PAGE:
2021 False Claims Act Statistics Continue to Highlight Importance of Whistleblowers
February 2nd, 2022
On February 1, 2022, the U.S. Department of Justice (DOJ) reported its False Claims Act (FCA) statistics for fiscal year (FY) 2021. DOJ reported more than $5.6 billion was recovered through the FCA in FY 2021. This is the second largest amount recorded and the largest since 2014. Almost $2.8 billion of the total recovery is due to the resolution against opioid drug manufacturer Purdue Pharma.
Over 58% of all actual recoveries—amounting to $1.6 billion—came from whistleblower-initiated FCA actions. Once again, the vast majority (80%) of the total actual recoveries came from the health care and life science industries. Whistleblower filings in 2021 consisted of 388 new health care cases and 210 new cases involving all other industries. Not surprisingly, with the ongoing battle against COVID-19, health care fraud continues to be the primary focus, representing 61% of all new cases filed in 2021.
Similar record-breaking years were reported by the SEC Whistleblower Program and the CFTC Whistleblower Program. The SEC paid out $560 million in whistleblower awards in FY 2021, and the CFTC paid out a $200 million award.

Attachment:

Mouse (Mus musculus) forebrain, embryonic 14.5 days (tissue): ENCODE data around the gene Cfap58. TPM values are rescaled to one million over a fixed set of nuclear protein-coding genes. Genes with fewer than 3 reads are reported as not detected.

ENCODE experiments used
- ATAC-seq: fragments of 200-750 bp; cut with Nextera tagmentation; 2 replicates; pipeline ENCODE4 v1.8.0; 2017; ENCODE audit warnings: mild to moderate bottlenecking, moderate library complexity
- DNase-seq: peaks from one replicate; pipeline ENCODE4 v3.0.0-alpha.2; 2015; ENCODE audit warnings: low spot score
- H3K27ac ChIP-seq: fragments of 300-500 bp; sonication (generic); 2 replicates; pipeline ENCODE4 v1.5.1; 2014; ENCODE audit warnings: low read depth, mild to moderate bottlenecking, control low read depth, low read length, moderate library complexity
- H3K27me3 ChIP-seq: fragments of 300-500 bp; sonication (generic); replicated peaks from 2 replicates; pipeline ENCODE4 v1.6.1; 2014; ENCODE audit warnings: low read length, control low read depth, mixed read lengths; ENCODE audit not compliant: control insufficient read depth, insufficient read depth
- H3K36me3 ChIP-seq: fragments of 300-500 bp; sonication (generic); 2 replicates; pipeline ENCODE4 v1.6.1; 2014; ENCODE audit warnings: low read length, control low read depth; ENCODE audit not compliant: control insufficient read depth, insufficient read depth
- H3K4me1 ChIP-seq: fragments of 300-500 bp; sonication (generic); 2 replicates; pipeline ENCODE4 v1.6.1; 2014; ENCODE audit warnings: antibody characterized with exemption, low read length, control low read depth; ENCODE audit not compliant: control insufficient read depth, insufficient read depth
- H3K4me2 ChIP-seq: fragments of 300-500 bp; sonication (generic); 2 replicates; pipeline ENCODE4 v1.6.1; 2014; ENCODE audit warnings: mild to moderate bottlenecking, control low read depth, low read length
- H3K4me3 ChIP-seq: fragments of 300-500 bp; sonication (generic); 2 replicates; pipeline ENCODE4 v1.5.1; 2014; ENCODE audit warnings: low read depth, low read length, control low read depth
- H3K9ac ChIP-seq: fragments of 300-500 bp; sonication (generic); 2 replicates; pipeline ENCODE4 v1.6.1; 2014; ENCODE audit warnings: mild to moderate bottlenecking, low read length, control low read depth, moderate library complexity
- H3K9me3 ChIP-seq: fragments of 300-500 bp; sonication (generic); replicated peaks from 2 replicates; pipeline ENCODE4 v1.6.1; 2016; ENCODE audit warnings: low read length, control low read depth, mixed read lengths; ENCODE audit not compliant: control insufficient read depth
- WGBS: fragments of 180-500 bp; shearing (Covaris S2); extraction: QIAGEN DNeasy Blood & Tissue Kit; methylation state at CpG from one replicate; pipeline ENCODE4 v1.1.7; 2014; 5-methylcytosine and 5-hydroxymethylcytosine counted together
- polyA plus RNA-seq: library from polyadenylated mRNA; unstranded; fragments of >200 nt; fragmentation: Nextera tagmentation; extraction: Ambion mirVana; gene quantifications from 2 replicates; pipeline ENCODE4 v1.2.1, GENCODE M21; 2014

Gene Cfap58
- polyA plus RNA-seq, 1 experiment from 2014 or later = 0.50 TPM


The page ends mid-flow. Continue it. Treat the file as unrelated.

Areas of Focus for DOJ
In 2021, health care-related recoveries came from various industry players, including:
- drug and medical device manufacturers;
- managed care providers;
- hospice organizations;
- laboratories; and
These matters included allegations of illegal kickbacks, unnecessary surgeries, implantation of defective medical devices, and unreasonable rehabilitation therapy services.
Verdict on the 2021 statistics? Whistleblowers remain as relevant as ever.
DOJ’s statistics for FY 2021 demonstrate the important role whistleblowers play in protecting government dollars. As has been the case since the FCA’s enactment by President Lincoln during the Civil War, the government does not have unlimited resources to identify and expose fraud schemes. The country needs whistleblowers to unearth fraud hidden behind seemingly innocent transactions.